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publicado em 10/05/2013 às 11h12:00
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For adolescents, Subway food may not be much healthier than McDonald's

Study of UCLA shows that adolescents that buy Subway consumed nearly calories as they did at McDonald's sandwiches,

 
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Subway may promote itself as the "healthy" fast food restaurant, but it might not be a much healthier alternative than McDonald's for adolescents, according to new UCLA research.

In a study published May 6 in the Journal of Adolescent Health, the researchers found that adolescents who purchased Subway meals consumed nearly as many calories as they did at McDonald's. Meals from both restaurants are likely to contribute toward overeating and obesity, according to the researchers.

"Every day, millions of people eat at McDonald's and Subway, the two largest fast food chains in the world," said Dr. Lenard Lesser, who led the research while a Robert Wood Johnson Foundation Clinical Scholar in the department of family medicine at the David Geffen School of Medicine at UCLA and the UCLA Fielding School of Public Health. "With childhood obesity at record levels, we need to know the health impact of kids' choices at restaurants."

The researchers recruited 97 adolescents ages 12 to 21 to purchase meals at McDonald's and Subway restaurants at a shopping mall in Carson, Calif. The participants went to each restaurant on different weekdays between 3 p.m. and 5 p.m., and paid for the meals with their own money. Researchers used the participants' cash register receipts to record what each customer ate and estimated calorie counts from information on the chains' websites.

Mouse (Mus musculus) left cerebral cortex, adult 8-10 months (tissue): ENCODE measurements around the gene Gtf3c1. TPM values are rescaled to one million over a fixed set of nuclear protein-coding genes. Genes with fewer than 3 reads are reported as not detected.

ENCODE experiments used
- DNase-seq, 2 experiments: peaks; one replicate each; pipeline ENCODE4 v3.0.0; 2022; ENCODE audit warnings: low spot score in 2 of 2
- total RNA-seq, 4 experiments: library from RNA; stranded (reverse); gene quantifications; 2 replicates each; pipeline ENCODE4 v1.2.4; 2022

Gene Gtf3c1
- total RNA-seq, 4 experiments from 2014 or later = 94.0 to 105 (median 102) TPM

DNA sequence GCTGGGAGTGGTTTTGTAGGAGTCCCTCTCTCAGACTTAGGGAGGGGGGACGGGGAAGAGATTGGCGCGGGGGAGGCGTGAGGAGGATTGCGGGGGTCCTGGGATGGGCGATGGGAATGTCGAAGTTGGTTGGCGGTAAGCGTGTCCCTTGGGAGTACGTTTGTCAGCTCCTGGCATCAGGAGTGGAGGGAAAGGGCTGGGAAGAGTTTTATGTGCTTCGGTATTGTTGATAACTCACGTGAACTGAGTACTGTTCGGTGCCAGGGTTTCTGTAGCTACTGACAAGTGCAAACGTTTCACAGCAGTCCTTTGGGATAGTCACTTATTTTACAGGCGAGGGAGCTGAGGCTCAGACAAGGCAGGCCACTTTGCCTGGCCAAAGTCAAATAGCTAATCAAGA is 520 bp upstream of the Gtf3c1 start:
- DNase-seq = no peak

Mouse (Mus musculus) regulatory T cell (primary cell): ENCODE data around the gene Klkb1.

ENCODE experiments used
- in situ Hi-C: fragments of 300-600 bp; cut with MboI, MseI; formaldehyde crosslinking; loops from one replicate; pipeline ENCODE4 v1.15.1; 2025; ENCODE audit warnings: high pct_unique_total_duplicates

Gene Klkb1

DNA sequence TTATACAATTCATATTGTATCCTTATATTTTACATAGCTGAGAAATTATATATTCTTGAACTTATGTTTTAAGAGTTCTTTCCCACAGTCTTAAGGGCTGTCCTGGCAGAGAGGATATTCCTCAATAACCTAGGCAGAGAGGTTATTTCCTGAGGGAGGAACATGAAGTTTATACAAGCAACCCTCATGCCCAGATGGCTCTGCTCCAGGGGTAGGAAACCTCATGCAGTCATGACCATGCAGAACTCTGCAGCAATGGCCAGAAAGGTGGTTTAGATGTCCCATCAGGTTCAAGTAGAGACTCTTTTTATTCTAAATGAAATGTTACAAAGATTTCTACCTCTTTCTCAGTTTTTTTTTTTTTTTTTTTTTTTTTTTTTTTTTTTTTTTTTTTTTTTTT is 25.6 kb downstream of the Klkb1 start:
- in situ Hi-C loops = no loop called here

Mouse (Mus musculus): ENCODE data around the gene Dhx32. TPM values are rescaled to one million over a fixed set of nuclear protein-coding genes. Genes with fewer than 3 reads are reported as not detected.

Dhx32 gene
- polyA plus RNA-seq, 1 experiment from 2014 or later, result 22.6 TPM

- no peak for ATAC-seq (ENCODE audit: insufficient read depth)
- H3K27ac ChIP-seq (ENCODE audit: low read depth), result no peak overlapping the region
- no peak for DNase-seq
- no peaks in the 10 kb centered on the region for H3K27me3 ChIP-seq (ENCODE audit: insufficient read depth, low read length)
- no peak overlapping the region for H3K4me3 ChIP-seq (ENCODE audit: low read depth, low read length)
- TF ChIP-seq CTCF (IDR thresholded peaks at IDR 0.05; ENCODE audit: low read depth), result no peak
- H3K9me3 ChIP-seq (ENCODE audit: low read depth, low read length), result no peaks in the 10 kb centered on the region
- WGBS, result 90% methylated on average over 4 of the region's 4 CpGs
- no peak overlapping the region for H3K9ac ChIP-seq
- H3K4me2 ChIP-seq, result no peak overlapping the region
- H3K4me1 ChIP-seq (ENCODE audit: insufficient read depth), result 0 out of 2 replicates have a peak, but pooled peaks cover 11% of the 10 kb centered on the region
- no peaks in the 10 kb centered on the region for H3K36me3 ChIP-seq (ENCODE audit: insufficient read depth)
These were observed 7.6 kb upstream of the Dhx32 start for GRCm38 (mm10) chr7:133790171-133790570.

The researchers found that the participants bought meals containing an average of 1,038 calories at McDonald's and an average of 955 calories at Subway.

"We found that there was no statistically significant difference between the two restaurants, and that participants ate too many calories at both," said Lesser, who is now a researcher at the Palo Alto Medical Foundation Research Institute.

The Institute of Medicine recommends that school lunches not exceed 850 calories. An adolescent should consume an average of about 2,400 calories in a day.

Among the researchers' other findings:

The sandwiches purchased by participants contained an average of 784 calories at Subway versus 572 calories at McDonald's.

Participants purchased sugary drinks averaging 61 calories at Subway, and 151 calories at McDonald's.

Customers in the study purchased side items such as french fries and potato chips that added an average of 35 calories at Subway compared with 201 calories at McDonald's.

Participants consumed 102 grams of carbohydrates at Subway; 128 grams at McDonald's.

The meals contained an average of 36 grams of sugar at Subway; 54 grams at McDonald's.

Meals contained an average of 41 grams of protein at subway; 32 grams at McDonald's.

Sodium intake averaged 2,149 mg at Subway; 1,829 mg at McDonald's.

"The nutrient profile at Subway was slightly healthier, but the food still contained three times the amount of salt that the Institute of Medicine recommends," Lesser said.

The authors suggested that the higher sodium content of the Subway meals likely came from the restaurant's processed meats. Processed meats in general are associated with obesity, cardiovascular disease and cancer.

The researchers noted some weaknesses in the study. They did not track the subjects' meals for the rest of the day, so it was unclear whether participants ate less at other times of the day to compensate for the excess calories. Also, participants were from a single suburb of Los Angeles and most were of Asian descent or of mixed race and ethnicity, so their purchase patterns may not be applicable to other populations.

Lesser recommends that McDonald's customers eliminate sugary drinks and french fries from their meals. "And if you go to Subway, opt for smaller subs, and ask for less meat and double the amount of veggies," he said.

Study co-authors are Chi-Hong Tseng of UCLA; Robert H. Brook and Deborah A. Cohen of RAND Corp.; Karen Kayekjian of Western University of Health Sciences; and Paz Velasquez of The Youth, Family, School and Community Partnership in Action. Brook is also associated with UCLA.

The study was funded by the Robert Wood Johnson Foundation Clinical Scholars Program.

Source: UNIVERSITY OF CALIFORNIA
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